Take Me Home Tonight (2011).

D: Michael Dowse. DP: Terry Stacey. W: Jackie Filgo & Jeff Filgo. Starring: Topher Grace/Anna Farris/Dan Fogler/Teresa Palmer/Chris Pratt/Michael Beinn/Lucy Punch/Michelle Trachtenberg/Michael Ian Black.

One of the greatest accomplishments for the age of the 1980s in American cinema is the perfection of the teen angst film. Somehow no other generation has been able to create so many cultural classics.  Whether your favorite is Ferris Bueller’s Day Off or The Breakfast Club, there is no denying the longevity these films have with youth culture. However, recreating the 1980s is another challenge entirely. Take Me Home Tonight attempts to do just that while also addressing the angst of the post-teen, the recent college graduate.

Now in their twenties and forced to contemplate their future, recent MIT graduate Matt (Topher Grace, who also received a story credit) and his twin sister Wendy (Anna Farris) are stuck at the current crossroads of their life. Where Farris’ character is able to make decisions, have relationships and be excited about her future, Grace’s Matt is not. Desolate and confused, Grace is working at his local video store when his high school crush Tori (Teresa Palmer) walks into the store. Pretending to not work there and not remember her, Grace decides to attend the high school reunion-esq labor day party that night and finally get this gal’s phone number. Along for the ride is his reliably weird best friend Barry, played by Dan Fogler.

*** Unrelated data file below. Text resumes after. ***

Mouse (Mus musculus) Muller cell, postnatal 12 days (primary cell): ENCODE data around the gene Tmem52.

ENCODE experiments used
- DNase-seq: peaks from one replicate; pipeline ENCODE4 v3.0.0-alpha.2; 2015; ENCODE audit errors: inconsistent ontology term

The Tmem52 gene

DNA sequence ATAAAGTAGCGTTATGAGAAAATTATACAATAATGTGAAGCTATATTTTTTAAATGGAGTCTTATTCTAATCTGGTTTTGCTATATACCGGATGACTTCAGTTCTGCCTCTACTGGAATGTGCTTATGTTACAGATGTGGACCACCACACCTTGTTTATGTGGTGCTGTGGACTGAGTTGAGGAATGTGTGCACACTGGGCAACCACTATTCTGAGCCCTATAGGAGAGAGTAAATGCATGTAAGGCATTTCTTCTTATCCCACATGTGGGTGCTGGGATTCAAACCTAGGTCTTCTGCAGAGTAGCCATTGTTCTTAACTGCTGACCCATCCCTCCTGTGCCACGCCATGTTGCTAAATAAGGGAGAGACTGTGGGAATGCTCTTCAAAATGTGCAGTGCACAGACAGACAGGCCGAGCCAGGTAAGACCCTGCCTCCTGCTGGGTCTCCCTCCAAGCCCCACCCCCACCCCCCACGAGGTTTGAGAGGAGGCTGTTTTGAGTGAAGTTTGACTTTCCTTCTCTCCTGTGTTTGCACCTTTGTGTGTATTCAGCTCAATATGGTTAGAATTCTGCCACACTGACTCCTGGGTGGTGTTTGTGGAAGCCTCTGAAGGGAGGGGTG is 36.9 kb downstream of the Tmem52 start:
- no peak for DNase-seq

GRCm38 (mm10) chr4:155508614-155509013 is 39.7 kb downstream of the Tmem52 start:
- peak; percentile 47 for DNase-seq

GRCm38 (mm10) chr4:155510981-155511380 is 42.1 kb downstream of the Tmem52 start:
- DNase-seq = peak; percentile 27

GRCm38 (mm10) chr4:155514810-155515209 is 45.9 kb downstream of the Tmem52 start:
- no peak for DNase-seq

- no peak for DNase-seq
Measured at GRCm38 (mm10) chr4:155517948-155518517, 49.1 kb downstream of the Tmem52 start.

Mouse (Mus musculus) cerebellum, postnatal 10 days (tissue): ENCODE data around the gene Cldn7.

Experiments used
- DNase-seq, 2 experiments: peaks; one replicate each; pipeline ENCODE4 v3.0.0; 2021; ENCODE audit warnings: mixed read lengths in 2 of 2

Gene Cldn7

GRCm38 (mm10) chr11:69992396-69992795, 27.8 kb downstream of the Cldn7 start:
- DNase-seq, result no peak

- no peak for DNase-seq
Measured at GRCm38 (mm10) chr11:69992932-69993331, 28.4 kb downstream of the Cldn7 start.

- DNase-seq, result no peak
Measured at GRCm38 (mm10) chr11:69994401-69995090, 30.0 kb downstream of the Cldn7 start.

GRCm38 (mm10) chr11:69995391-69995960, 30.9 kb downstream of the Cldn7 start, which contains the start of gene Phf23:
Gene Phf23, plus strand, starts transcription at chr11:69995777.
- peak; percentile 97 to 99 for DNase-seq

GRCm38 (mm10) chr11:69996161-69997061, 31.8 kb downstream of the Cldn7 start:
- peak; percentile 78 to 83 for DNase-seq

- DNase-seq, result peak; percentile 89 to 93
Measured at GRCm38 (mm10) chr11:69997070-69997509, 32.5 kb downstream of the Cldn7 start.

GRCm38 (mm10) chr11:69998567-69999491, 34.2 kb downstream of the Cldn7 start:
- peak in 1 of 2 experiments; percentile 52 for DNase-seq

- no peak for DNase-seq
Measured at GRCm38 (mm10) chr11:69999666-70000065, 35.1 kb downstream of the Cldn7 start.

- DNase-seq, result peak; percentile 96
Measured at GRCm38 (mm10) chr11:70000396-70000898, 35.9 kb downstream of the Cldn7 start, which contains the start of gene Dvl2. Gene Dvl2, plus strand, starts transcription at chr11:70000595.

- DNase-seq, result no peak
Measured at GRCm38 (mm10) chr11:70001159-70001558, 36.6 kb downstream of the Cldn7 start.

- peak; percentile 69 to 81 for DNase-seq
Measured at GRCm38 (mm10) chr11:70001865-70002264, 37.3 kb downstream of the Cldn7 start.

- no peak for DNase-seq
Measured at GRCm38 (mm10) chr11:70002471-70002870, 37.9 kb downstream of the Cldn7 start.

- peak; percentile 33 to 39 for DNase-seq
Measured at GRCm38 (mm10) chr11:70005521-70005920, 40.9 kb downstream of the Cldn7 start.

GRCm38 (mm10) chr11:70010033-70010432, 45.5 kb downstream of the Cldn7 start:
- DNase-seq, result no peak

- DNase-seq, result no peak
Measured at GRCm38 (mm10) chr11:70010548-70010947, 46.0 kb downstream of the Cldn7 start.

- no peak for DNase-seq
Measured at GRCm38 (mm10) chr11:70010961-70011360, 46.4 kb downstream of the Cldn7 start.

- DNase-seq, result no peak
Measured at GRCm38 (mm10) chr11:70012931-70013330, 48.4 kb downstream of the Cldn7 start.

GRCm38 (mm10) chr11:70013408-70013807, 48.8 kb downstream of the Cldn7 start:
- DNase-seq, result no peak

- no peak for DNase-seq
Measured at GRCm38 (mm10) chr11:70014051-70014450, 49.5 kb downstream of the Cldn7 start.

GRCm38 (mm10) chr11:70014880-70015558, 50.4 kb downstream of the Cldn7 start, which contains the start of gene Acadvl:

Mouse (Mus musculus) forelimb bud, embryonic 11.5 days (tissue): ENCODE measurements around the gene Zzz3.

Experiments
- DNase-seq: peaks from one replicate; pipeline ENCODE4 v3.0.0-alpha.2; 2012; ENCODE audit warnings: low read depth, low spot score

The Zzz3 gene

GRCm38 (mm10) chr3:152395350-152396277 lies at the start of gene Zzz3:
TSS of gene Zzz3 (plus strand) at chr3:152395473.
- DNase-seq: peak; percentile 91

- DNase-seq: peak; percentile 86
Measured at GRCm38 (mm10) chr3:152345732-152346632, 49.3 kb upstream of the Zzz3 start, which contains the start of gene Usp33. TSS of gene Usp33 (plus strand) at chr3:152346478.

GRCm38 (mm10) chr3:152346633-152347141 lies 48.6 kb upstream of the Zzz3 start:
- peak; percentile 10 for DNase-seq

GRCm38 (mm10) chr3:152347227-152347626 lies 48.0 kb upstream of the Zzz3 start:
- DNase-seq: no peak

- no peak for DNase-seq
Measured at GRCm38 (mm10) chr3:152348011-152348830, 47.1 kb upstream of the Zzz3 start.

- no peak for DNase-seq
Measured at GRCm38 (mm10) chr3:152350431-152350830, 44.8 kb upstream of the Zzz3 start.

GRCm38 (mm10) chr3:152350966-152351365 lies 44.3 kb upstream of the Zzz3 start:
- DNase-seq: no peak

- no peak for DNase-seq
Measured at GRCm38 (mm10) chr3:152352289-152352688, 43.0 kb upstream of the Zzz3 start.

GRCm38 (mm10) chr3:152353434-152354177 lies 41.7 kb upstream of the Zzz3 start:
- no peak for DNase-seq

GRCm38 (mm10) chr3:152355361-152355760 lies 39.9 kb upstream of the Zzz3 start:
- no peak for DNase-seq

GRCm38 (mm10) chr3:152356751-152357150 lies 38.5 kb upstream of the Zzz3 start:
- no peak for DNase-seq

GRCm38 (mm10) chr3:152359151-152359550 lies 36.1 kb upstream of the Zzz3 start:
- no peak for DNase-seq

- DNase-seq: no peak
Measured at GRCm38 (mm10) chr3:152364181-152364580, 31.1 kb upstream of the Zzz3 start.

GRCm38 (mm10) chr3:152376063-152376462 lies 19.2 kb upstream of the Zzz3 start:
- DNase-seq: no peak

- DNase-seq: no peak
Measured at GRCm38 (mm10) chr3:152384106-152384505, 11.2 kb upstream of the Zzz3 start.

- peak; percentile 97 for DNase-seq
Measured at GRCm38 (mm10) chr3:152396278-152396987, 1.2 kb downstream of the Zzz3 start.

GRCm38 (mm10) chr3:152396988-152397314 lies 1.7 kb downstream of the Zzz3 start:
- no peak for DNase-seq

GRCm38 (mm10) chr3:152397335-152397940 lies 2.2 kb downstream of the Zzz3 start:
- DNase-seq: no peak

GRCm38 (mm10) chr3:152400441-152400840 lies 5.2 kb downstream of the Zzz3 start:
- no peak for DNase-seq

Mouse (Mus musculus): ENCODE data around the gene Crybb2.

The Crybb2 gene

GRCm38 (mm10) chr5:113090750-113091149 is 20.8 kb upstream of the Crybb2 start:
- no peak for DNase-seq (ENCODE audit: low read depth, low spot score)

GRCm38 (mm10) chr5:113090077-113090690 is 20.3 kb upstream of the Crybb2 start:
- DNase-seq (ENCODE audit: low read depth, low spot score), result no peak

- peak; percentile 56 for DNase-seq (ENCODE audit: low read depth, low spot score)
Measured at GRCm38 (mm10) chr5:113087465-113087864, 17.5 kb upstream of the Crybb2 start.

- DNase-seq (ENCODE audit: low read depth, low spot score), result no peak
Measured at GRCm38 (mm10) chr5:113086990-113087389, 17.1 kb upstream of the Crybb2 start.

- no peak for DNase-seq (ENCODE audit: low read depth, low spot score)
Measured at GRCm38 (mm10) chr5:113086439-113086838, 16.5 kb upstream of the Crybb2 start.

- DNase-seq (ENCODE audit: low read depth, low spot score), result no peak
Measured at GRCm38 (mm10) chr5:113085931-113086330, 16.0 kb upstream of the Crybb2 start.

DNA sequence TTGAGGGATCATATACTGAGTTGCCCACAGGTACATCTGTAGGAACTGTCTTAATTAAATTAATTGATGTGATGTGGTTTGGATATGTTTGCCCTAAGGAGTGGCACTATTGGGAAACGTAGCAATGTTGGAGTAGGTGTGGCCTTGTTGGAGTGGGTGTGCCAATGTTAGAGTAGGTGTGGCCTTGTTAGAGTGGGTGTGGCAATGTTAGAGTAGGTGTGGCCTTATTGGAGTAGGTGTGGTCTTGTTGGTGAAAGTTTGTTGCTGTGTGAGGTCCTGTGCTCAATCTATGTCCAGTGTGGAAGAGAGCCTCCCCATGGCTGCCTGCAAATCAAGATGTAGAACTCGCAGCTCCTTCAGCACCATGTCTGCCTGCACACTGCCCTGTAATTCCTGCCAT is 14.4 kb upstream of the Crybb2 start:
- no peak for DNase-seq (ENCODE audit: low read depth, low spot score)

Grace and Folger make a comparable team, where Grace is sarcastic and awkward, Fogler is sloppy and stupid. Both working out their own problems with their future, they form a nice comedic duo that thankfully doesn’t have to rely too heavily on Farris’ pouts and tears to keep the laughs going. Ultimately, the scenes that are the most memorable are not the overtly funny ones, but rather the smaller moments between Grace and his crush Palmer. Grace’s inability to articulate sentences or be socially magnanimous will remind most audiences of themselves at some point or surely someone they’ve met. His inability to know what he wants or how to figure out should also resonate with young audiences who are continue to graduate into a work environment over-saturated with educated newcomers and riddled with unemployment.  Yet, set all this to a great 1980s soundtrack and you’ve got some blissful movie fun, and of course, that is all this is.

A fun (or grueling?) tidbit about the film is that it took about four years to be released. Why you may ask? Cocaine. Not abundantly present in the film, cocaine (obviously a hugely popular party drug of “only” 80s) plays a decent role in Grace and Fogler’s night out. Due to this content the film was shelved for years until Imagine Entertainment (Ron Howard’s company) stepped in to push it into theaters. Thankfully this happened and allowed the film to have a bit more realism for its time period, including a little punishment.

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